10. Nitin,

    More importantly, do you want to be fighting it for 15+ more?

    It can be seen from many many other countries that draconian laws and human rights violations do not reduce the duration of a terrorism conflict. In fact there is some evidence that it only prolongs the duration of the conflict.

    I would guess that we will be fighting terrorism, in one form or another, for the next 15 years. It would be best if we do it right.

  11. Anand wrote:

    >>Well, as evidenced by Nitin’s title “Amnesty sounds like Al-Qaeda”, there’s a conflating between explanation and justification.

    Spurious logic. Both seem to be the same thing when done by human rights activists.

    Unless backed by solid evidence and data, “explanations” are nothing more than speculations. And when these speculations further the interests of vested interests, they become justifications. On the one hand, human rights activists claim that it is not for them to suggest solutions. On the other, they reserve the right to arrive through speculations at “solutions” that ought to warm the cockles of some of the biggest violators of human rights today: terrorists, maoists etc.

    >>It can be seen from many many other countries that draconian laws and human rights violations do not reduce the duration of a terrorism conflict.

    How so? Draconian laws and tough measures have prevented terrorist attacks on US soil after 9/11.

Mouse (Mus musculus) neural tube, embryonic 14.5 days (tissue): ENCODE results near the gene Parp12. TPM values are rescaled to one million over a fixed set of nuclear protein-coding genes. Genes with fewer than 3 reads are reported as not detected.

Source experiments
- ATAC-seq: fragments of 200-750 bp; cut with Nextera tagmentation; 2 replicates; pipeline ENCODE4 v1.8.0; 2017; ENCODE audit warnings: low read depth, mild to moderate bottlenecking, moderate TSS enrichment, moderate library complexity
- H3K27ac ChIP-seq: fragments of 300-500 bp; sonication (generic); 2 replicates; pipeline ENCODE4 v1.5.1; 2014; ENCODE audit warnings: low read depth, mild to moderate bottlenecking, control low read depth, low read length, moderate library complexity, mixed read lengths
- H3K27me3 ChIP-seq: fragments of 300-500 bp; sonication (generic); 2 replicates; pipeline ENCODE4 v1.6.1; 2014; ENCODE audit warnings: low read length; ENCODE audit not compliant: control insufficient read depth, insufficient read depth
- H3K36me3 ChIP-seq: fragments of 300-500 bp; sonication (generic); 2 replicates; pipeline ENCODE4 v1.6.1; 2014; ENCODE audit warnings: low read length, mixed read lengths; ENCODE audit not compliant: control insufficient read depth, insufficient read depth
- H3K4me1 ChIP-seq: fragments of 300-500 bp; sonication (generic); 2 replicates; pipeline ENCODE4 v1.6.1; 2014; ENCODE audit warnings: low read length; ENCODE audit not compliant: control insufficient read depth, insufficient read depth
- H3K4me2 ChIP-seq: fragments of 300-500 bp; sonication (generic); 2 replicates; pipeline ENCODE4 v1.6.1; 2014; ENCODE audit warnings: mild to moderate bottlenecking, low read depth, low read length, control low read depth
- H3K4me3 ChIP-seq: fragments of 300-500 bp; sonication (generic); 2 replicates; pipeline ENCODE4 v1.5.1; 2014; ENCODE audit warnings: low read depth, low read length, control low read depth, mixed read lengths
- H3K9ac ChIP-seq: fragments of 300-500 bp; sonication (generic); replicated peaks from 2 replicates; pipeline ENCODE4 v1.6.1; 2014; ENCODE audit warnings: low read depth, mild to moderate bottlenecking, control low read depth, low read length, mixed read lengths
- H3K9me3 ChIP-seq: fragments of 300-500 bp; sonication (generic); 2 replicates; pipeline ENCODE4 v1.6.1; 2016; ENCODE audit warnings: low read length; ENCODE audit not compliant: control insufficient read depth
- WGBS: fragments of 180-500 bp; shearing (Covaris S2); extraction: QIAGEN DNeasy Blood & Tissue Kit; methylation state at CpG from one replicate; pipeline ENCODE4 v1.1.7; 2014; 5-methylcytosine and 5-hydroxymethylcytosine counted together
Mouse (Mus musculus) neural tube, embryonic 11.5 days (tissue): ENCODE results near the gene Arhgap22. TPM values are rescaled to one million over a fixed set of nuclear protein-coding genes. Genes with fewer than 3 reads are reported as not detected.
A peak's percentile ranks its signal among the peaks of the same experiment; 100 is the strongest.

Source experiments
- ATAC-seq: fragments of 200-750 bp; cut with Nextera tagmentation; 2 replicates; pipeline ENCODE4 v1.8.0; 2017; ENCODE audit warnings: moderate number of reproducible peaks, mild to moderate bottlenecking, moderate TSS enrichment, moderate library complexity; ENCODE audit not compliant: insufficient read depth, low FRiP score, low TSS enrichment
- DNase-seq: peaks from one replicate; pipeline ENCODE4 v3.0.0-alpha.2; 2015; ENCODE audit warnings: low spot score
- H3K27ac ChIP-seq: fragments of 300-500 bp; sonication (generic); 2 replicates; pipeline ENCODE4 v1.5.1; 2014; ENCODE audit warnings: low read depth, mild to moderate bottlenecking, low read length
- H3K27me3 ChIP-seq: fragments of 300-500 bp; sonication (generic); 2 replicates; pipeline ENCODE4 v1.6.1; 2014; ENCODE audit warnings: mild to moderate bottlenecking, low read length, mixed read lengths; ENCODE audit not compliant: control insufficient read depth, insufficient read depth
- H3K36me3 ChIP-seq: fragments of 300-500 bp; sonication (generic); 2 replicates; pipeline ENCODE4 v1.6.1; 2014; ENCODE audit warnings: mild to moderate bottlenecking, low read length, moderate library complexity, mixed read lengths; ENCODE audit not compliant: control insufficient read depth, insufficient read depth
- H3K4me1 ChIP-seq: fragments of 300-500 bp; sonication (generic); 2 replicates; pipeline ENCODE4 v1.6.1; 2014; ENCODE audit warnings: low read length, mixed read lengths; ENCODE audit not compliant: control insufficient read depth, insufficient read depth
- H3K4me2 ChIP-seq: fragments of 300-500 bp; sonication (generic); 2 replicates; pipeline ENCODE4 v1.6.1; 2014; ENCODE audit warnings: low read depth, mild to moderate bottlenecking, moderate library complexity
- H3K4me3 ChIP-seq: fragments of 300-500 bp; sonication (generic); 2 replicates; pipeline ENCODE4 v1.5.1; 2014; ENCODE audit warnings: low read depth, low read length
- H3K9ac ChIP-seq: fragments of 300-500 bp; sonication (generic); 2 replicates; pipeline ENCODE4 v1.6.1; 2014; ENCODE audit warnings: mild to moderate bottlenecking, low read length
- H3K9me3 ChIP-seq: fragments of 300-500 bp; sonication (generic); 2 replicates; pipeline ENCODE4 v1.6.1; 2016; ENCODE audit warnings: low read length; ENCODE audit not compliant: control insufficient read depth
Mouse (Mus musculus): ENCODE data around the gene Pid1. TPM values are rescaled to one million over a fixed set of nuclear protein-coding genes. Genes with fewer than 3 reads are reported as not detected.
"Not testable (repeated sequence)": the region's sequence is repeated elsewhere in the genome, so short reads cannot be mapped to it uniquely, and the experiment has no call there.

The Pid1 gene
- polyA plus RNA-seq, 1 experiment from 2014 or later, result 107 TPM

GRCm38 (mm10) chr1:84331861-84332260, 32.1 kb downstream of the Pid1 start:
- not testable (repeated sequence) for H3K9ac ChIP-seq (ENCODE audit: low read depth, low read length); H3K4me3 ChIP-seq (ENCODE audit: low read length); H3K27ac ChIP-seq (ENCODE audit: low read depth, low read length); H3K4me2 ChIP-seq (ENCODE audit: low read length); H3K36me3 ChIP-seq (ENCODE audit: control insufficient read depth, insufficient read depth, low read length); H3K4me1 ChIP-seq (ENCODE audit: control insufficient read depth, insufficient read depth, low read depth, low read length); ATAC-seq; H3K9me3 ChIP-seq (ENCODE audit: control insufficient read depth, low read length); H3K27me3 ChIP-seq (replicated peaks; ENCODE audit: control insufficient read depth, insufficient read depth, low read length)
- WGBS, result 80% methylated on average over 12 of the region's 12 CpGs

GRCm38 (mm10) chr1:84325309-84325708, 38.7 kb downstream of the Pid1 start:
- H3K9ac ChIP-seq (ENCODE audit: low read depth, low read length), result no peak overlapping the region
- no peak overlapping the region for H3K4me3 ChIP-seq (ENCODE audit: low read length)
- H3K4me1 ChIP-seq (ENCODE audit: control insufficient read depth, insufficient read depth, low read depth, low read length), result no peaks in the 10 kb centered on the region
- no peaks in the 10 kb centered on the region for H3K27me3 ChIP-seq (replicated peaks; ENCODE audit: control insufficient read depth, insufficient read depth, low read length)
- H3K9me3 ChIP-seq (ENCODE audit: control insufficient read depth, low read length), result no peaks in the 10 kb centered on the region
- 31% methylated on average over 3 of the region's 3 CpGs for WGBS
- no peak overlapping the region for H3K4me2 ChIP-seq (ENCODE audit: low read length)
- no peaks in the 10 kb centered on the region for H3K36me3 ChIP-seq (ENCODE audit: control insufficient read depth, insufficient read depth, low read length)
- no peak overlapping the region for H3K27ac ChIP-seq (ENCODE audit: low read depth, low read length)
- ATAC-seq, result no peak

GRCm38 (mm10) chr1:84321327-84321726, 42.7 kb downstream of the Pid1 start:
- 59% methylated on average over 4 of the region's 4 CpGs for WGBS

Moreover, human rights activism that functions as the overground face of underground terrorists — as it does today — cannot curb rights violations either. Your logic would then imply that rights activism should cease in order to improve rights situation.

    >>I would guess that we will be fighting terrorism, in one form or another, for the next 15 years. It would be best if we do it right.

    Callousness towards victims of rights violations does not serve the interests of human rights activism. What you’re suggesting is that human rights activists couldn’t care less if a few thousand people get bombed to death by terrorists. Just what people suspect their activism is all about!

  12. How so? Draconian laws and tough measures have prevented terrorist attacks on US soil after 9/11.

    9/11 was the only major Islamic terrorist attack on US soil. Apart from the 1993 WTC bombings, I do not remember jihadis attacking the US mainland.

  13. OldTimer,

    It can be seen from many many other countries that draconian laws and human rights violations do not reduce the duration of a terrorism conflict.

    How so?

    Let us take a few examples. (Note that I am not making a comment on the legitimacy of the struggle. Just on the duration and the methods adopted to crush it)

    a) Palestine – From the first Intifada this has gone since 1987. Israel has adopted very draconian laws and human rights violations. However that has not helped and the struggle goes on.

    b) Ireland – The Provisional IRA started in 1969 to fight for Irish independence. The British committed human rights violations but not as severe as other cases. The Good Friday Agreement was signed in 1998 and disarmament came in 2005.

    c)J & K – Militancy in J & K started in 1989. The army was called in. Terrorism is still going on in the valley.

    You can also look at the list of terrorist outfits. http://en.wikipedia.org/wiki/List_of_designated_terrorist_organizations. Most of them are decades old. A few are 30+ years old.